Osteoporosis is a condition that has virtually no symptoms until severe bone damage has already occurred. Once the bones have been weakened by bone density loss, symptoms may include:
- Back pain
- Loss of height over time with stooped posture
- Fractures of the vertebrae, wrists, hips or other bones
Without treatment, a person with osteoporosis is likely to have fractures, most often in the spine or hips (which support the body's weight) or in the wrists from bracing against a fall. Fractures of the spine can happen even without a fall or an injury. The bones of the spine become so weak that they start to compress. These types of fractures can cause severe pain and require a long recovery period. They also cause a loss of height and stooped posture.
Hip fractures, the second most common type of fracture due to osteoporosis, usually result from a fall. Although most people do relatively well with modern surgical treatment, hip fractures can result in disability and even death from postoperative complications.
Causes and Risk Factors
The strength of the bones depends on their size and density. Bone strength ultimately depends on how much calcium, phosphorus and other minerals they contain. Bone density loss can occur for a variety of reasons, including:
- Endocrine imbalances
- Not getting enough vitamin D and calcium in the diet
- Falling estrogen levels associated with menopause. Women who have reached menopause lose bone at a rate of one to three percent a year. While this slows down around the age of 60, it doesn't stop entirely. Older women may have lost between a third to a half of their bone mass, while men may lose between 20 and 35%.
The chance of developing osteoporosis increases for those who:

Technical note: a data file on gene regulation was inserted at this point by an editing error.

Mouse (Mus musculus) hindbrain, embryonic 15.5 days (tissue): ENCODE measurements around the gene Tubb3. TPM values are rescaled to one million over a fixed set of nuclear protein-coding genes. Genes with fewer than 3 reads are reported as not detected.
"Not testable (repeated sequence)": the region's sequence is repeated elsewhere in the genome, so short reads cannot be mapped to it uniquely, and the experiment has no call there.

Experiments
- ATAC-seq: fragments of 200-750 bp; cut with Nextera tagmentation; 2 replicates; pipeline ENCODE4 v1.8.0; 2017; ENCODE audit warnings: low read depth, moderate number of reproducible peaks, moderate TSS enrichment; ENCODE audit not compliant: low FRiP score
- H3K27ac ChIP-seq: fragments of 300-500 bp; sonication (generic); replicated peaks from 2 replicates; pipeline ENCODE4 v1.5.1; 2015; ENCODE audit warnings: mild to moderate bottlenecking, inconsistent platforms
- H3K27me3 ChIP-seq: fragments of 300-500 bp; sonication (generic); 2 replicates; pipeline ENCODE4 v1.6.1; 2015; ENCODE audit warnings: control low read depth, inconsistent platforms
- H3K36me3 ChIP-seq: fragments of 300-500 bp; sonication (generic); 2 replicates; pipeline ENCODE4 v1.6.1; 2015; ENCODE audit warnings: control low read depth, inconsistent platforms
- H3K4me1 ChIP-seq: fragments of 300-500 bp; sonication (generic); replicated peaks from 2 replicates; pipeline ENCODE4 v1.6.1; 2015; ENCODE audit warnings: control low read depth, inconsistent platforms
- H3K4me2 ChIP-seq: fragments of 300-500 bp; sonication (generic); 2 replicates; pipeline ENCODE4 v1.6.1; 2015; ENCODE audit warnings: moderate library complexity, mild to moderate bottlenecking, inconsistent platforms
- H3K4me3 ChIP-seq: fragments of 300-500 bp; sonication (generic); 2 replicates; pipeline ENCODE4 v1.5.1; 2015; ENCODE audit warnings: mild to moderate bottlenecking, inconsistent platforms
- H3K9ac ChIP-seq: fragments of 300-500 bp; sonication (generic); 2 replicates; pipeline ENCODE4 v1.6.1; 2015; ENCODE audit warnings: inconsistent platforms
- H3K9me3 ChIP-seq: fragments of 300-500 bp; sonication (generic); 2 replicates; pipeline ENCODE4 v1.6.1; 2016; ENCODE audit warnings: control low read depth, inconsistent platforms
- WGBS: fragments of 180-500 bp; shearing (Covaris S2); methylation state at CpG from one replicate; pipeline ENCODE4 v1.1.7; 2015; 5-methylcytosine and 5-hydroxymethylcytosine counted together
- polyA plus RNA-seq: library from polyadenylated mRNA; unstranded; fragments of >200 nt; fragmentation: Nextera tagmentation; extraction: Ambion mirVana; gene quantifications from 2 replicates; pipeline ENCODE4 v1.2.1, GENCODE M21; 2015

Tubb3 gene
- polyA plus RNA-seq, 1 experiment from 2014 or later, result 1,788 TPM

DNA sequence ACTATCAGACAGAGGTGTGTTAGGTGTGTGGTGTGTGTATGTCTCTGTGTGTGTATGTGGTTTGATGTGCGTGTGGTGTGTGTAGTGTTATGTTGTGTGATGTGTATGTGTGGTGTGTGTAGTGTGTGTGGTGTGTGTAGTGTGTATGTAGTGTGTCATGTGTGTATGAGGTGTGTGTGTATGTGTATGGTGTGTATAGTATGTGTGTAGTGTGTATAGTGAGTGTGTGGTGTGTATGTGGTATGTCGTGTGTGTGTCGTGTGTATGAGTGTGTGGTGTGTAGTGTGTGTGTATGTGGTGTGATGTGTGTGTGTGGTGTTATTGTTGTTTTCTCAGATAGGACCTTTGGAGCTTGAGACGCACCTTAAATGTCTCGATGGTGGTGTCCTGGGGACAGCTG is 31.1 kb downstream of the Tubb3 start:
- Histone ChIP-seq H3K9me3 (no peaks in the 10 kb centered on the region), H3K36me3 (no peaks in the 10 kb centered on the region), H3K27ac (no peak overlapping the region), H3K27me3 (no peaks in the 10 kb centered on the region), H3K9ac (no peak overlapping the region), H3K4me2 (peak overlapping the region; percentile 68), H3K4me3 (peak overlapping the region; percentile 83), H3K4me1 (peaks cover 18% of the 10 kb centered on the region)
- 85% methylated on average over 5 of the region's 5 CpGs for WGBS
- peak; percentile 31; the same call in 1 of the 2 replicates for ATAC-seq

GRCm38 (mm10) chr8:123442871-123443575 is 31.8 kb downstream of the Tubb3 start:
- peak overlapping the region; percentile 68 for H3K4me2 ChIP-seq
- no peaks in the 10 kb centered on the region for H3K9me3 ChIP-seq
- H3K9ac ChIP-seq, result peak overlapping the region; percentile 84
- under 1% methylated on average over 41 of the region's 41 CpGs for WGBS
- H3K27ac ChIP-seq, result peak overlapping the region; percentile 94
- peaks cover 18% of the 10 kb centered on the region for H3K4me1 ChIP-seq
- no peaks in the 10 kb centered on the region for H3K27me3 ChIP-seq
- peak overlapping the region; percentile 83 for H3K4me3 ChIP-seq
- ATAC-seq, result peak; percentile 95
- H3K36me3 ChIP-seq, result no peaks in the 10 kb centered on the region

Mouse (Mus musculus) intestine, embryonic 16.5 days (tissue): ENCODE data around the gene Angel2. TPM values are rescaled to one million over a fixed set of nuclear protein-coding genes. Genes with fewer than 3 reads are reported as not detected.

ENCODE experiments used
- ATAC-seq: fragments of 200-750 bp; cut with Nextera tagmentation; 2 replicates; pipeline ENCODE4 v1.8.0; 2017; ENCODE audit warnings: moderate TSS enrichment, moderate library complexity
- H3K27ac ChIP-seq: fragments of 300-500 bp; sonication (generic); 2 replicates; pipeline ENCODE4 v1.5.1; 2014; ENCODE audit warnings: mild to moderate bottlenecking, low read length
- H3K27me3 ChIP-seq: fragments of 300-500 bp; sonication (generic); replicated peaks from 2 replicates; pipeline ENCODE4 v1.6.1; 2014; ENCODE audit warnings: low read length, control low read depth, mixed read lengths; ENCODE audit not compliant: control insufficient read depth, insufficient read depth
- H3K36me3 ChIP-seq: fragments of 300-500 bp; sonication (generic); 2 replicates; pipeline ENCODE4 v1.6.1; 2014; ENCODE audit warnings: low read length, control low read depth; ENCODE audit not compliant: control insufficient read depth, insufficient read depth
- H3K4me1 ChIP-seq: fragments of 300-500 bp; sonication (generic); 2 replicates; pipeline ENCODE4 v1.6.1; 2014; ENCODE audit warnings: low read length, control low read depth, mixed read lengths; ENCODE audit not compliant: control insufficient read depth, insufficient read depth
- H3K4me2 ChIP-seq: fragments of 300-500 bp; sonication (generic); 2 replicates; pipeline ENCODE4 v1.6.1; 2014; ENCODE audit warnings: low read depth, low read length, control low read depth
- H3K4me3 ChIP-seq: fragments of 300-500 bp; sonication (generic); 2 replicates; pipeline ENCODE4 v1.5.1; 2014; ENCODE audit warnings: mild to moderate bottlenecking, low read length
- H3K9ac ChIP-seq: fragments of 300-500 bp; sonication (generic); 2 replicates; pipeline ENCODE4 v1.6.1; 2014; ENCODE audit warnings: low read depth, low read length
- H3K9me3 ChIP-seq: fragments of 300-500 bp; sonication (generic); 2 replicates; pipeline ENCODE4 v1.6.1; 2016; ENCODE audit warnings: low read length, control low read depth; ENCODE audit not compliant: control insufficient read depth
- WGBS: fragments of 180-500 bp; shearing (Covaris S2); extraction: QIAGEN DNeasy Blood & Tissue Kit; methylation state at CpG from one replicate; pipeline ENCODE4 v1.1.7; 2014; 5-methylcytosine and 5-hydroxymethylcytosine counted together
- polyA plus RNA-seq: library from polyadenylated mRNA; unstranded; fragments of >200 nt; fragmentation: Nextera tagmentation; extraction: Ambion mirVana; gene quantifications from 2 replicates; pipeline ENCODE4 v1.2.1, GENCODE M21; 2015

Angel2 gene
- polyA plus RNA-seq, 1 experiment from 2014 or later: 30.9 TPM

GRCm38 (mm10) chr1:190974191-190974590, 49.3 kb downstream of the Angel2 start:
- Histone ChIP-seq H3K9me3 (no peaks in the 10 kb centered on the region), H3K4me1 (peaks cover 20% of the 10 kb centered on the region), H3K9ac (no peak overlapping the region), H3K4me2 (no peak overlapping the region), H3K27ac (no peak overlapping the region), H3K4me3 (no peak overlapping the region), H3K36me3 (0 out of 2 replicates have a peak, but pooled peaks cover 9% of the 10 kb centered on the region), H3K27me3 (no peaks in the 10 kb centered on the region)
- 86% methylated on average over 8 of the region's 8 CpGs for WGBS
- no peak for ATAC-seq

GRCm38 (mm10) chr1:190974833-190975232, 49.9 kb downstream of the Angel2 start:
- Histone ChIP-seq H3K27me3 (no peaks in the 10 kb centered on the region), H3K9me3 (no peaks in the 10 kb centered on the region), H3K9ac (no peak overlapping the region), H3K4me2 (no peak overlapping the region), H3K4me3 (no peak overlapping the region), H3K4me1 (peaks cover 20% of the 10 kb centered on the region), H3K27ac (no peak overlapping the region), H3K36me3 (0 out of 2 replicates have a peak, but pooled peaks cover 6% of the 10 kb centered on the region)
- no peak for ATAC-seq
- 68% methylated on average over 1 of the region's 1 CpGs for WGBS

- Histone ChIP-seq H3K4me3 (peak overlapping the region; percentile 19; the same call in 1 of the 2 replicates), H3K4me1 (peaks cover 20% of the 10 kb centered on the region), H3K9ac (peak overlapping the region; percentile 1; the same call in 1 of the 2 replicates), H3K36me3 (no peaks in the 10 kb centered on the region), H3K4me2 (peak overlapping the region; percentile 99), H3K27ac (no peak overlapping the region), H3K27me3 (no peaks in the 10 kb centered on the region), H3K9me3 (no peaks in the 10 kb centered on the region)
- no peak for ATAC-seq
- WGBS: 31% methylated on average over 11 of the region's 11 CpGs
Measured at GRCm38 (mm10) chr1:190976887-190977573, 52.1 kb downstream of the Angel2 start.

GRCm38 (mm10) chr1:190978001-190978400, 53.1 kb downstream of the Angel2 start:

- Are sedentary. Exercising regularly can help ensure that your bones stay strong throughout your life.
- Are a woman. Twice as many women have bone fractures from osteoporosis as men. This happens because women are smaller and have less bone mass to begin with and because they tend to live longer. Menopause also causes bone loss to accelerate.
- Are a man with low levels of testosterone
- Have a family history of osteoporosis
- Are older
- Are slender and small framed
- Smoke or use tobacco
- Take certain diuretics (furosemide [Lasix], bumetanide [Bumex], ethacrynic acid [Edecrin] and torsemide [Demadex]), which cause your body to excrete fluids. This can lead to a loss of calcium.
- Take corticosteroid drugs, such as prednisone, cortisone, prednisolone and dexamethasone on a long-term basis. These drugs are commonly used to treat asthma, rheumatoid arthritis and psoriasis. If you need to take a steroid medication for long periods, your doctor may monitor your bone density and recommend other drugs to help prevent bone loss.
- Take the blood-thinning drug heparin, methotrexate, some antiseizure drugs and aluminum-contain antacids
- Are Caucasian or Southeast Asian. African Americans have the lowest risk of osteoporosis; Hispanics and Native Americans appear to have an intermediate risk.
- Have short-term exposure to estrogen. Risks are higher for women who began menstruating at a later than average age and who had an earlier than average menopause. Risks are also higher for women who have had their ovaries surgically removed before age 45 without receiving hormone replacement therapy (HRT).
- Have an overactive thyroid (hyperthyroidism) or take too much thyroid hormone medication to treat an underactive thyroid (hypothyroidism)
- Have had certain medical conditions or procedures that decrease calcium absorption. These include stomach surgery, Crohn's disease, anorexia nervosa or Cushing's disease (a rare disorder in which the adrenal glands produce too much corticosteroid hormones).
- Drink too much alcohol on a regular basis, which interferes with your body's ability to absorb calcium. For men, alcoholism is one of the highest risk factors for osteoporosis.
- Are depressed. Recent studies show that women who experience depression have increased rates of bone loss.